On Saturday I packed up my car and drove to Virginia to begin a new chapter of my life, free from the clutches of Lord Winter, in a land with no ice or snow.
Yesterday, my wife and I adopted a cat. I named her Gwendolyn Stacy. She spent the last two years in a shelter, being passed over because she stayed curled up in her bed while the other cats ran out to fawn over the visiting humans. Sarah visited her a few times before I moved out here, and during one visit a random person warned her that this cat would bite or scratch for “no reason at all.” So far, I have sustained no bites or scratches, and Sarah has one tiny scratch from her first visit.
When I met Gwen at the shelter, she let me pet her, but she stayed curled up the whole time. Within an hour of getting her home, she was exploring the house. She even slept on the bed with us for a bit.
Gwen is a total sweetheart, and I’m glad to welcome her to our family.
If white dudes would stop talking for fifteen minutes and listen to the voices that we constantly yell over, we might learn something about how other people experience the world.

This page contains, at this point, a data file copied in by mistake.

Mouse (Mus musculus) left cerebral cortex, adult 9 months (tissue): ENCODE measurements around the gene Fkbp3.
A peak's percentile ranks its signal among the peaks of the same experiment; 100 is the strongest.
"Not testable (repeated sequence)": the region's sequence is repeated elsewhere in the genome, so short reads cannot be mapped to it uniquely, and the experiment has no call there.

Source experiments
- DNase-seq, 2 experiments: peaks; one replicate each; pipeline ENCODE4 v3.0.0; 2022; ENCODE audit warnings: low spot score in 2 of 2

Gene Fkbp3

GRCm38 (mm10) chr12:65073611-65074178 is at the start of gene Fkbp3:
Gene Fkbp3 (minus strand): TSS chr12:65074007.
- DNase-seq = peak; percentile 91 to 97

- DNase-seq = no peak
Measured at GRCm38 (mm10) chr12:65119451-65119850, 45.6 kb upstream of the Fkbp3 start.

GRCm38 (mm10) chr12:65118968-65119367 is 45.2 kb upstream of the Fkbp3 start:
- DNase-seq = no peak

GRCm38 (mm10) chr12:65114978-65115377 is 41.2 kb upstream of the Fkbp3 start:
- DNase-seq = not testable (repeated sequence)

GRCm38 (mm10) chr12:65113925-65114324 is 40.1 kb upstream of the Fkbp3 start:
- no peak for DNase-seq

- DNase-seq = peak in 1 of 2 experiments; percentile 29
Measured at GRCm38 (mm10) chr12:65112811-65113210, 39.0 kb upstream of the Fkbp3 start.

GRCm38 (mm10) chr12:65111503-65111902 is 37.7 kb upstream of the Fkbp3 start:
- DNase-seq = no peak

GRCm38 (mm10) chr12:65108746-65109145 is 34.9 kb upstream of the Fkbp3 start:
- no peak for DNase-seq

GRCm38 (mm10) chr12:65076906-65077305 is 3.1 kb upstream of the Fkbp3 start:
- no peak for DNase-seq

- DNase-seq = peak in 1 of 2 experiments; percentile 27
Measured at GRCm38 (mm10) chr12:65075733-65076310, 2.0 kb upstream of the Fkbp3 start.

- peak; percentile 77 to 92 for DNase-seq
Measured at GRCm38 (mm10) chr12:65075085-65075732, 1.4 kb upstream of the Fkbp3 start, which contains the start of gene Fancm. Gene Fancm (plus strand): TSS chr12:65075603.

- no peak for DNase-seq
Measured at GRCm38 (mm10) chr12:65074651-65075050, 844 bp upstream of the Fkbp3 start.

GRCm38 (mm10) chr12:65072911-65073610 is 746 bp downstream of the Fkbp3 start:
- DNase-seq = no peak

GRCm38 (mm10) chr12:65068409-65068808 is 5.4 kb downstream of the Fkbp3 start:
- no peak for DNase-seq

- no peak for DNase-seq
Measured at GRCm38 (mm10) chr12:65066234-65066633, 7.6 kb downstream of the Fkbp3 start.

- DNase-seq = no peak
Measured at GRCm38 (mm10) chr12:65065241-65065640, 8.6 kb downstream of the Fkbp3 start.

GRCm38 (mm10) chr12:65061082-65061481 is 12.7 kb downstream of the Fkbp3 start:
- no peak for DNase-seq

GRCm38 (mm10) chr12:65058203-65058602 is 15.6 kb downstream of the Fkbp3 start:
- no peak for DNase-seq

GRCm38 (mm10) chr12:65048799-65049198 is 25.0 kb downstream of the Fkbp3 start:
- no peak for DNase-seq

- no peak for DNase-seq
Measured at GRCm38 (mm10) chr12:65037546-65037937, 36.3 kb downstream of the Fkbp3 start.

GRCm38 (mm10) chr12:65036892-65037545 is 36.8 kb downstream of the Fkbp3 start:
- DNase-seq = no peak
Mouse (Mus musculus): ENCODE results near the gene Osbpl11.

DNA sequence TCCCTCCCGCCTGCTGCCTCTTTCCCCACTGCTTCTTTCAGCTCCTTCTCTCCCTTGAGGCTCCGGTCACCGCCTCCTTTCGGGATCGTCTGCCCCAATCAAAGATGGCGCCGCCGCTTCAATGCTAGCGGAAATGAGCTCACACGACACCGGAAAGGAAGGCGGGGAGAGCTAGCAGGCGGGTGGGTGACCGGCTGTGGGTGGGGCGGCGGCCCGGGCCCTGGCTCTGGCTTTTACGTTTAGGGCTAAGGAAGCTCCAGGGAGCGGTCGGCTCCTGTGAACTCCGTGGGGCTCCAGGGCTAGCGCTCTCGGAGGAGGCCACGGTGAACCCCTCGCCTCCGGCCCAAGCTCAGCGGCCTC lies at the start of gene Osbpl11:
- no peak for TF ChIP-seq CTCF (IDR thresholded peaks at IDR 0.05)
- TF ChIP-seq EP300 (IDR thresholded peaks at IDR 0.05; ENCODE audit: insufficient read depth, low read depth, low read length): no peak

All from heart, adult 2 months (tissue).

So, white dudes, especially the ones who are straight, cisgender, Christian, middle-class: Stop brosplaining to Muslims tonight and try to educate yourself on how frightening it can be to exist as a Muslim in America. Exercise your empathy muscles.
Mostly just stop talking.
In the summer of 2002, my sister wanted a dog. We met a sweet Labrador puppy at the animal shelter, and she agreed to come live with us.
My sister asked me to give her a name that wasn’t a canine standard, so I called her Neese.
Neese had a powerful tail. There was a short table by the basement couch where we played video games. If she came downstairs to see us, we had to pick up our drinks because she was so happy that her tail wagged like a destructive force of nature, knocking everything to the floor. Sometimes she joined us on the couch, and sometimes she just said hello and went back upstairs.
When my sister got married and moved out, Neese stayed with our parents for a few years, then rejoined my sister when they bought their house. She hated walking on the linoleum, but the first time I visited, she ignored it and came right up to me when I walked in, tail thumping against the wall.
Even toward the end, when her arthritis made her avoid getting up to say hello, her tail would beat against the floor when I knelt down to say hello.
Last night, Neese went to sleep for the last time.
Goodbye, pup. You are missed.